But Robert Reinstein, dean of the law school at Temple University, said in an interview that he considered the eavesdropping program "a pretty straightforward case where the president is acting illegally," and he said there appeared to be a broad consensus among legal scholars and national security experts that the administration's legal arguments were weak.
The foreign intelligence law passed by Congress in 1978 represents the Bush administration's biggest legal hurdle, he said. "When Congress speaks on questions that are domestic in nature, I really can't think of a situation where the president has successfully asserted a constitutional power to supersede that," he said.
Two leading civil rights groups brought lawsuits this week aimed at ending the N.S.A. program, and several lawyers representing defendants in terrorism cases are also seeking to challenge the program on the grounds that it may have been improperly used in criminal prosecutions.
Mr. Reinstein predicted that the court would ultimately declare the program unconstitutional. "This is domestic surveillance over American citizens for whom there is no evidence or proof that they are involved in any illegal activity, and it is in contravention of a statute of Congress specifically designed to prevent this," he said.
The above is from Eric Lichtblau and James Risen's "Legal Rationale by Justice Dept. on Spying Effort" in this morning's New York Times. Bully Boy & company have released their "rationale" (don't choke from laughter) for spying on American citizens without warrants. The Times looks at a forty-two page document and . . . wastes your time. Reporters are not legal scholars and, even were they, the Times' beloved "balance" doesn't allow them to analyze (unless clearly marked "news analysis" so I have no idea what they thought they were doing here. You've got a forty-two page document, you take it to legal scholars (with an emphasis in Constitutional Law) and you ask them to critique it. That's not done.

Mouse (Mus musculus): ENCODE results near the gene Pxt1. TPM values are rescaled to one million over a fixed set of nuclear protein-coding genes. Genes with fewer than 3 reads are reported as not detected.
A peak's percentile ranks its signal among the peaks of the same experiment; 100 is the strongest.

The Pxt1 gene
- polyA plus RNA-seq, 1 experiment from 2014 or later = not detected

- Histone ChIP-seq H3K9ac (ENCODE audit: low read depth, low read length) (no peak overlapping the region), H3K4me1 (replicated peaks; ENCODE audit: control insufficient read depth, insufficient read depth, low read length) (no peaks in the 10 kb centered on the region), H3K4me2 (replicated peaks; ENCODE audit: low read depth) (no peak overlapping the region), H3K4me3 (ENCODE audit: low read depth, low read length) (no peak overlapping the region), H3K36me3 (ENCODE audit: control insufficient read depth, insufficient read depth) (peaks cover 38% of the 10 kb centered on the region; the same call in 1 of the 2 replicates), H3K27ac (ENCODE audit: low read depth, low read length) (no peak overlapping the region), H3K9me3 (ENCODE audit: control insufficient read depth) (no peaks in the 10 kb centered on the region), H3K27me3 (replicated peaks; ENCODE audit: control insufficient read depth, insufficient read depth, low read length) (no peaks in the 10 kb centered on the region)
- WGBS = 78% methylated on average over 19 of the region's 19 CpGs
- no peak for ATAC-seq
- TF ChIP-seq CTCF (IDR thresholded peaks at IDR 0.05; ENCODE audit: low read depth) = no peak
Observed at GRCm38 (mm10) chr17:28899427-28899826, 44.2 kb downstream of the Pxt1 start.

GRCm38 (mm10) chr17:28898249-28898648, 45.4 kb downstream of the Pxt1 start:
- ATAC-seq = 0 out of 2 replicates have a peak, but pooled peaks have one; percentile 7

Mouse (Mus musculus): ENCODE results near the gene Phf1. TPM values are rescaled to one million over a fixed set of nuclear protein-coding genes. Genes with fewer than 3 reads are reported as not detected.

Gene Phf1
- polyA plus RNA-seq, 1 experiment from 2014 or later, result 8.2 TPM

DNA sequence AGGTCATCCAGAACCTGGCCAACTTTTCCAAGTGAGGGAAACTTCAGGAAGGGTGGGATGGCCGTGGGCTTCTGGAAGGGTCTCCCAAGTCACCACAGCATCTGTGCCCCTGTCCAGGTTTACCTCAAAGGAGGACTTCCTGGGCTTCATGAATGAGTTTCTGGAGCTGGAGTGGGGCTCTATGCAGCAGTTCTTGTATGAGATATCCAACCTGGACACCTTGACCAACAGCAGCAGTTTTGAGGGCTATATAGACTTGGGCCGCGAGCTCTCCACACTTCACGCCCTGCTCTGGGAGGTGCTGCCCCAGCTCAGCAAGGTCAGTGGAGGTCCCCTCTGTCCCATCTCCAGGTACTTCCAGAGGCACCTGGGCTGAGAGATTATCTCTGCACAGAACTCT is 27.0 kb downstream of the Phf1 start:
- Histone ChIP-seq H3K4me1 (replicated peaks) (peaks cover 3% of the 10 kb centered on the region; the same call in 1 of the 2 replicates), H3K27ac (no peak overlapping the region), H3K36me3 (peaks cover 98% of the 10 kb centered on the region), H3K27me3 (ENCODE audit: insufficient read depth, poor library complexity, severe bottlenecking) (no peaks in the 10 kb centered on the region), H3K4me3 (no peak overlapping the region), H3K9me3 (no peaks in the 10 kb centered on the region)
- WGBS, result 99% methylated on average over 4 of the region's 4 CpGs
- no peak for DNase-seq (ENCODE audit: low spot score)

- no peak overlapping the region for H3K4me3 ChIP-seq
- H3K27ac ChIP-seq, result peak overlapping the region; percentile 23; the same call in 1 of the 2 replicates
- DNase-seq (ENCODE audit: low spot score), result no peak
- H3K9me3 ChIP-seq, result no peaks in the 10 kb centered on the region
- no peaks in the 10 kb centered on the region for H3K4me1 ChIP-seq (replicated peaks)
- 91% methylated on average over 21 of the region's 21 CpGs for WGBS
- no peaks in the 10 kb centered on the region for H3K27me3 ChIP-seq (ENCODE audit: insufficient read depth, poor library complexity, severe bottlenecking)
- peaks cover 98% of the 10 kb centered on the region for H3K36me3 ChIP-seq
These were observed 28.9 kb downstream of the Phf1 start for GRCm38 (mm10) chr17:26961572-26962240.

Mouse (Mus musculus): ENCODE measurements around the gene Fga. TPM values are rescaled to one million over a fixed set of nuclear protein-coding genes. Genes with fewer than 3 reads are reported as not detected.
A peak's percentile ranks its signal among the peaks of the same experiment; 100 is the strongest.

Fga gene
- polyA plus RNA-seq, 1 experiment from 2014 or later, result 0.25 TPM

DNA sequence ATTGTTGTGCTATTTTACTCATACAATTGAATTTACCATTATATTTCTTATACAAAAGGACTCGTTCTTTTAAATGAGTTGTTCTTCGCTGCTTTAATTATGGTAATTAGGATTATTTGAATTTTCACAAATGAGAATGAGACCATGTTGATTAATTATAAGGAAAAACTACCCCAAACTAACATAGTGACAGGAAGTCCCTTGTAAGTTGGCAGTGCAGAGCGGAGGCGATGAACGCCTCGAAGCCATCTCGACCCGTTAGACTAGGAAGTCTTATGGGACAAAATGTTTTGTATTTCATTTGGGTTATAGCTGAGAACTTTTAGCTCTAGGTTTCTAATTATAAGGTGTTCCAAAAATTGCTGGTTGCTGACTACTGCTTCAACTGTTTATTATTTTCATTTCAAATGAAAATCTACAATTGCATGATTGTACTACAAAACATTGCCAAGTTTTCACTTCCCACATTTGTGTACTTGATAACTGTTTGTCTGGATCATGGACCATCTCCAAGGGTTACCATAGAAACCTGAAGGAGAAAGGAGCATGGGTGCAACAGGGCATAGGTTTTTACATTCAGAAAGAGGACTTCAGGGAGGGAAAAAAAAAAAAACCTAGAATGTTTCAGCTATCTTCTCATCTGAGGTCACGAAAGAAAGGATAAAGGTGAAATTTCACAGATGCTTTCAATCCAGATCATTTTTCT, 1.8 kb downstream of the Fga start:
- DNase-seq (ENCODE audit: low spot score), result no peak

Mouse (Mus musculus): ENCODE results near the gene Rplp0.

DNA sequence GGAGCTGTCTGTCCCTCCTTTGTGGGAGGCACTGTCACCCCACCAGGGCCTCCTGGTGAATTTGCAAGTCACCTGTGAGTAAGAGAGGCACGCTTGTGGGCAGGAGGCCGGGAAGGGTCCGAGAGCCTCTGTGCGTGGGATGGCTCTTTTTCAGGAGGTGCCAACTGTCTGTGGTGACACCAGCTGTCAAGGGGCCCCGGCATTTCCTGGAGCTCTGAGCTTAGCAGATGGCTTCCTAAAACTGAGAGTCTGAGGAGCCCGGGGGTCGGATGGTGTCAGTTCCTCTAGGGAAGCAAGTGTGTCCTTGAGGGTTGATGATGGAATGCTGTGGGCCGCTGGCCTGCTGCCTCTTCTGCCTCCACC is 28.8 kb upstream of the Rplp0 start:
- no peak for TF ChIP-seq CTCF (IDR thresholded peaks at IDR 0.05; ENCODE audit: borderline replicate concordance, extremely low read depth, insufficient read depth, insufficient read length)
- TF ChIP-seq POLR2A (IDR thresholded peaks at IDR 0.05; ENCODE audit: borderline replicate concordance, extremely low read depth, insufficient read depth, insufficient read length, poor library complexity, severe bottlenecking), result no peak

This article does nothing to illuminate the issue. It's as though, in the lead up to a trial, before it started, the Times heard that a suspect had said, "No, I didn't break the law" and decided to turn that statement into a story. That's as deep as it goes this morning.
We've heard the argument by the administration before but suddenly it's "news" because the administration has released a forty-two page document they produced internally of their justification for breaking the law. I wouldn't even call it a "legal justification." Not in the week when the Supreme Court has again slapped down the "legal justification" of the Executive Branch.
He's just sittin' on a corner, wastin' time
He's just sittin' on a corner, wastin' time
Wastin' all his precious time, wastin' all his time
Everyone, never wonderin' why
That ("Precious Time" written by Maria McKee and Gary Louns, off McKee's You Gotta Sin To Get Saved album) pretty much sums up the story which offers nothing than a summary (not a critique, you need outsiders -- outside of the paper -- who've seen the documents for that the way the paper's set up).
You're better served reading Katie Hafner and Matt Richtel's "Google Resists U.S. Subpoena of Search Data:"
The Justice Department has asked a federal judge to compel Google, the Internet search giant, to turn over records on millions of its users' search queries as part of the government's effort to uphold an online pornography law.